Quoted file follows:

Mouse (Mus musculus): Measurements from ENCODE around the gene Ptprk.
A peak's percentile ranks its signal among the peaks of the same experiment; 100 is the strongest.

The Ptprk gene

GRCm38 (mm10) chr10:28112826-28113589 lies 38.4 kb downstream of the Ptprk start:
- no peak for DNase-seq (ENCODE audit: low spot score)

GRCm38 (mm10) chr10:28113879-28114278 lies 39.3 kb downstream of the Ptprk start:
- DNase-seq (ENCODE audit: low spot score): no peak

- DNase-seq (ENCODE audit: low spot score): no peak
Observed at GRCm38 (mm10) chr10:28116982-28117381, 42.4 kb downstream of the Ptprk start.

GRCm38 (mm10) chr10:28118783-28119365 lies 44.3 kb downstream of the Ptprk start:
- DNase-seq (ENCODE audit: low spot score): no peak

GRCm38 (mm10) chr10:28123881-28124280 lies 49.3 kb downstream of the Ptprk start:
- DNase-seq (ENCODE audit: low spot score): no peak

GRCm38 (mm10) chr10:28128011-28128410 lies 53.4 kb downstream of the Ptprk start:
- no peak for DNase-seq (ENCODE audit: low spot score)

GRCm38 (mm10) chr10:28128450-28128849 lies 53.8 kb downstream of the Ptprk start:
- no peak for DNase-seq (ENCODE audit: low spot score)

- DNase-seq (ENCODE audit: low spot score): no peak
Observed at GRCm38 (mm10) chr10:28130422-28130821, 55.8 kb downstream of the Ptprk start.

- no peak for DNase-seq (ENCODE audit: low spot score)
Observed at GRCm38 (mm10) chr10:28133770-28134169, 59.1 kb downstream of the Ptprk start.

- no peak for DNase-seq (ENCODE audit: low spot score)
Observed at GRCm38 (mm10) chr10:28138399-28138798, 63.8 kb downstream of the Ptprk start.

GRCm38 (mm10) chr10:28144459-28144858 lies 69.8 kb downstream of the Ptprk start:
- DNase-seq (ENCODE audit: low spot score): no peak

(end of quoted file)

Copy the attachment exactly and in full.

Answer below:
Mouse (Mus musculus): Measurements from ENCODE around the gene Ptprk.
A peak's percentile ranks its signal among the peaks of the same experiment; 100 is the strongest.

The Ptprk gene

GRCm38 (mm10) chr10:28112826-28113589 lies 38.4 kb downstream of the Ptprk start:
- no peak for DNase-seq (ENCODE audit: low spot score)

GRCm38 (mm10) chr10:28113879-28114278 lies 39.3 kb downstream of the Ptprk start:
- DNase-seq (ENCODE audit: low spot score): no peak

- DNase-seq (ENCODE audit: low spot score): no peak
Observed at GRCm38 (mm10) chr10:28116982-28117381, 42.4 kb downstream of the Ptprk start.

GRCm38 (mm10) chr10:28118783-28119365 lies 44.3 kb downstream of the Ptprk start:
- DNase-seq (ENCODE audit: low spot score): no peak

GRCm38 (mm10) chr10:28123881-28124280 lies 49.3 kb downstream of the Ptprk start:
- DNase-seq (ENCODE audit: low spot score): no peak

GRCm38 (mm10) chr10:28128011-28128410 lies 53.4 kb downstream of the Ptprk start:
- no peak for DNase-seq (ENCODE audit: low spot score)

GRCm38 (mm10) chr10:28128450-28128849 lies 53.8 kb downstream of the Ptprk start:
- no peak for DNase-seq (ENCODE audit: low spot score)

- DNase-seq (ENCODE audit: low spot score): no peak
Observed at GRCm38 (mm10) chr10:28130422-28130821, 55.8 kb downstream of the Ptprk start.

- no peak for DNase-seq (ENCODE audit: low spot score)
Observed at GRCm38 (mm10) chr10:28133770-28134169, 59.1 kb downstream of the Ptprk start.

- no peak for DNase-seq (ENCODE audit: low spot score)
Observed at GRCm38 (mm10) chr10:28138399-28138798, 63.8 kb downstream of the Ptprk start.

GRCm38 (mm10) chr10:28144459-28144858 lies 69.8 kb downstream of the Ptprk start:
- DNase-seq (ENCODE audit: low spot score): no peak